André Perrier, Pamela Feghali open up about nominations for “Best student production”
The Capital Critics’ Circle (CCC), made up of theatre critics from various news publications in the Ottawa region, are known for their scrutinizing of plays in the nation’s capital.
What started as an informal website critiquing local plays, grew into a formal, sponsored awards ceremony over time, offering cash prizes and commemorative certificates to award winners.
For this year’s ceremony, two University of Ottawa students from the Department of Theatre made the shortlist for the “Best student production.”
Pamela Feghali got nominated for Mark Ravenhill’s Pool (No Water), while André Perrier was recognized for directing Les Reines, originally written by Norman Chaurette.
The play Pool (No Water) revolves around the life of an artist, who explores the extent of her sacrifices and her willingness to exploit other people’s pain in order to become a real master of her craft. It is a reflection about the sacrifices made by one for the sake of art.
For Feghali, this nomination means a lot. She claims that she worked on this play nearly 24 hours a day, reading and re-reading the play to ensure that her interpretation of the story was logical and made sense from every possible angle.
What made the show Pool (No Water) more impressive was that the actors performed the whole show on a slanted structure, which was the pool.
To Feghali, the risks she and her production team undertook during the whole process ultimately paid off in the end, especially now that the uniqueness of this show is being recognized.
“For all the creative energy that was poured into this production, and all the new grey hairs on our heads, having this validation from our peers would be rewarding,” she shared.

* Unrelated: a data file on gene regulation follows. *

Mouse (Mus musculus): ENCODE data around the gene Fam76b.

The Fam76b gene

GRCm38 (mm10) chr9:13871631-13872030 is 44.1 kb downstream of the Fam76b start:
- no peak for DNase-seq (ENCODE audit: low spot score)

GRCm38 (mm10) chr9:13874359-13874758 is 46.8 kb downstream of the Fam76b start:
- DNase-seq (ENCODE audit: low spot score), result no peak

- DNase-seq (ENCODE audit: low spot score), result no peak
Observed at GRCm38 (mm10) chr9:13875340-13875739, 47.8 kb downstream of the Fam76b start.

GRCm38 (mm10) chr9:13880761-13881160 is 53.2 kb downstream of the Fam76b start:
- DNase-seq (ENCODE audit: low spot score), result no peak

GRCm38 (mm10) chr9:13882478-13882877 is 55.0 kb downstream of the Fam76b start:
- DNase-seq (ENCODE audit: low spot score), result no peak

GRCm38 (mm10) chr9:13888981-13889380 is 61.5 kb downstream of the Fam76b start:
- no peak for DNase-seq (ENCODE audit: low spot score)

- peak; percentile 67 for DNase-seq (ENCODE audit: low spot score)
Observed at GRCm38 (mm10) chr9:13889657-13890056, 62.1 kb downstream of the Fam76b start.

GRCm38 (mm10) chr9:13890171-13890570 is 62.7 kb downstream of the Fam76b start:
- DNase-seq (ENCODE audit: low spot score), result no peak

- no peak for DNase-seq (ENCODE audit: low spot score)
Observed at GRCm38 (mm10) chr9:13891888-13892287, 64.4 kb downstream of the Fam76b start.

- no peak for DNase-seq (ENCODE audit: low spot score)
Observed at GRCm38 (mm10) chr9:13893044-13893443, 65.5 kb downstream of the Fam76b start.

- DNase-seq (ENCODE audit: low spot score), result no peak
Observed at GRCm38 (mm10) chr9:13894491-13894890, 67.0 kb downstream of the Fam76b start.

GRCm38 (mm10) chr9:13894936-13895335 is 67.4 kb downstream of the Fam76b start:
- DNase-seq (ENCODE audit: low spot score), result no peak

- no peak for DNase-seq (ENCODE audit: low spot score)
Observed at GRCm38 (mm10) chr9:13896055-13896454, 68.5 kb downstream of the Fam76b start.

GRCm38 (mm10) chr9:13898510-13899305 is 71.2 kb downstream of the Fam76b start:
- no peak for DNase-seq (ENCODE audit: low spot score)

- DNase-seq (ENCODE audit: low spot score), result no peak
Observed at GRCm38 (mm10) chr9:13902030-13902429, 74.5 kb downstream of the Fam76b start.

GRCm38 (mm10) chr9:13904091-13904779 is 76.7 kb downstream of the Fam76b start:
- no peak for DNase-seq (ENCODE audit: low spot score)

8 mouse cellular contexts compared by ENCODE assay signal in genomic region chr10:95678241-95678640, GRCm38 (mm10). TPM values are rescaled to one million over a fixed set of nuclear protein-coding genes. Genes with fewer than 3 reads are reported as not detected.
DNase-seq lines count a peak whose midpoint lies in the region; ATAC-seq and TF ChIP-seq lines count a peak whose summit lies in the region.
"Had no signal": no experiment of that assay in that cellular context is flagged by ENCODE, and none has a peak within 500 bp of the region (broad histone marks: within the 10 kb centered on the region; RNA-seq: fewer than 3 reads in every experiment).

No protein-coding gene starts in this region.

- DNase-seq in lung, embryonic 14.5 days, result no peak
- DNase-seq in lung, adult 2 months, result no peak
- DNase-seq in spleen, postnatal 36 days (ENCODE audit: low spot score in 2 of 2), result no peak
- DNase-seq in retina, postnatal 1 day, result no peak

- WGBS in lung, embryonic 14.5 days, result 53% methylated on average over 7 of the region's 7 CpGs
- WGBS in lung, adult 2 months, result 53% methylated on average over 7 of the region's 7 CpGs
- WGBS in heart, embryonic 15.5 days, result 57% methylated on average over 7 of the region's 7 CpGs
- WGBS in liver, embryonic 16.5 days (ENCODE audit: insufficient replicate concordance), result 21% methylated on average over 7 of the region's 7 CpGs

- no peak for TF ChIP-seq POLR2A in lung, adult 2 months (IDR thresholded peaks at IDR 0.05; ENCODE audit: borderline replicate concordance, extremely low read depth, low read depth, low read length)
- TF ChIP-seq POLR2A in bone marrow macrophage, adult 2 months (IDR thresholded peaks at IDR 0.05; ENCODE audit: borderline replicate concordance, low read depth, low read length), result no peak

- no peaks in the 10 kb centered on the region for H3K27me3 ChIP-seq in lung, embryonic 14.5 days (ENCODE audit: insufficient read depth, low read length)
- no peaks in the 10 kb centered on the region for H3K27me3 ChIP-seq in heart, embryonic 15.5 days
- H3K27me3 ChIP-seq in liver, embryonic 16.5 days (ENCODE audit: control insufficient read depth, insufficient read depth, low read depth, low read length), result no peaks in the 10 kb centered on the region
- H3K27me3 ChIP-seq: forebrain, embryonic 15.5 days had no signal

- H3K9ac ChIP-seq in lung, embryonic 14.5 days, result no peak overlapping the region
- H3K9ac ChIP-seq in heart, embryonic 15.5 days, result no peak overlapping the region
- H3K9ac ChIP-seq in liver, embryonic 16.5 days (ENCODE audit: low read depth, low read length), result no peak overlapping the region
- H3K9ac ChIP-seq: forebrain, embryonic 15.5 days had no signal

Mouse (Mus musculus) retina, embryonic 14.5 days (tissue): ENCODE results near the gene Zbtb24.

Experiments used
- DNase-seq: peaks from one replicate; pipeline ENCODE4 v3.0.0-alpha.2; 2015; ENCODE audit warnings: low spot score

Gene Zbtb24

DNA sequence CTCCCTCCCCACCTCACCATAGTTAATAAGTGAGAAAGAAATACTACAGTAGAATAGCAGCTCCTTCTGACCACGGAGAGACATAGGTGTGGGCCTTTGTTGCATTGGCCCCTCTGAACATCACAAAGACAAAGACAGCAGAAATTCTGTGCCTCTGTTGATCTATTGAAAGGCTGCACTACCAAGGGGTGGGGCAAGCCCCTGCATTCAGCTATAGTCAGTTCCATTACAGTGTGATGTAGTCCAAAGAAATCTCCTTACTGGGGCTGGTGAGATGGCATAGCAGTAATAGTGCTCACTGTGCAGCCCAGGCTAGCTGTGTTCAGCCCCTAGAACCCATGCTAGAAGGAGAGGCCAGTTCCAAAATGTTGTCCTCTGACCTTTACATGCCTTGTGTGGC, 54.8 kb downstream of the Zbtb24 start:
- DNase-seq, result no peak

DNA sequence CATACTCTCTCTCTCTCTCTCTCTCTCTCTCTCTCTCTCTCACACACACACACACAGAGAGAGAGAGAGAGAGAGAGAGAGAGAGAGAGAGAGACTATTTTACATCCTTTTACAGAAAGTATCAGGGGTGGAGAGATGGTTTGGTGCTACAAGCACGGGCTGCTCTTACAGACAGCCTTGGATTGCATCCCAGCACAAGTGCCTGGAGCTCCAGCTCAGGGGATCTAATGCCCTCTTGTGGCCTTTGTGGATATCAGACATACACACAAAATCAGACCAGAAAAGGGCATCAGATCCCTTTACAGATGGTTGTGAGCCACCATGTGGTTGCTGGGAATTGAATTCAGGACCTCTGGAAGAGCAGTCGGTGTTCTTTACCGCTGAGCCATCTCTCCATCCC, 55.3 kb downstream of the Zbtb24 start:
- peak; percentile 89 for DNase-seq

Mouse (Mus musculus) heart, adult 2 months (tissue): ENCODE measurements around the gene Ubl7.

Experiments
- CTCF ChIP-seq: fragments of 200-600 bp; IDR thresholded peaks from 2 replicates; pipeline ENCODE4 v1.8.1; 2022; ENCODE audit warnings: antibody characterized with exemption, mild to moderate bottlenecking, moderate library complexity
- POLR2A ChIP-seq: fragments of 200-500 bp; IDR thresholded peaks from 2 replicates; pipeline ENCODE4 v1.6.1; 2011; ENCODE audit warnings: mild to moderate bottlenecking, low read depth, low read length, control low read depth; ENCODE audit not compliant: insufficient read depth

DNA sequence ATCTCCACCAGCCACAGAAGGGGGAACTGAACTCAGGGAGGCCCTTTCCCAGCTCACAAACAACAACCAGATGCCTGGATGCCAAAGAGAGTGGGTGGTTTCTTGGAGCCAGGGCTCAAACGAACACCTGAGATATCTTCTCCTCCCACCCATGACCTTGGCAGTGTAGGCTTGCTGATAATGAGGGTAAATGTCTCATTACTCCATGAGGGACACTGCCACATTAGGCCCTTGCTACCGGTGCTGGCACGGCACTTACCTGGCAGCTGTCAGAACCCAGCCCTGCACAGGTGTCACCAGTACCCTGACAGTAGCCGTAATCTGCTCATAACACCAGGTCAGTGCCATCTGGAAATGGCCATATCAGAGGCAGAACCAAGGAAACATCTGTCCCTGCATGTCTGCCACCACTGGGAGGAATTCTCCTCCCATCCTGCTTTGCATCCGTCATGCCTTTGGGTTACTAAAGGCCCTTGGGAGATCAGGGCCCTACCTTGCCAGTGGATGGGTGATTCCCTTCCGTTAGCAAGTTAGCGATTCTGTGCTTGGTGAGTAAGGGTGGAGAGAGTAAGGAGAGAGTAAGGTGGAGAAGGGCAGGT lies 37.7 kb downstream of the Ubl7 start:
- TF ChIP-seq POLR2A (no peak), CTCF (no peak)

Perrier stated that accolades for his work on Les Reines were also welcome.
Perrier believes that Chaurette’s decision to reinterpret Shakespeare’s Richard III from a female perspective really resonates in today’s society and raises the question about the absurdity and futility of living.
Through his show, Perrier attempted to put the actors back at the centre of the creative process. His intent was to give weight to the characters, and to lend originality to the production.
“We got this nomination because of the highly collaborative effort we all put into this production. We worked hard but always with a tremendous amount of pleasure.”
In the wake of this nomination, Feghali gives the Department of Theatre at the U of O credit for providing her access to resources that connected her with various theatre creators.
“It was a safe space for me to learn about myself as a director, to take risks, and to figure out the kind of work that I’m interested in creating.”
Perrier shares a similar sentiment, outlining the ways in which the U of O helped contribute to his success.
“It enabled me to explore creative desires that had stemmed from long ago, to work in a more chorographical manner,” Perrier wrote in an email to the Fulcrum. “I was given the tools and the venues to attempt concepts I could less likely be able to do in the productions of professional theatres.”
The CCC’s 2016 theatre awards will be presented at LIVE! on Elgin on Nov. 14, from 7 p.m to 9:30 p.m.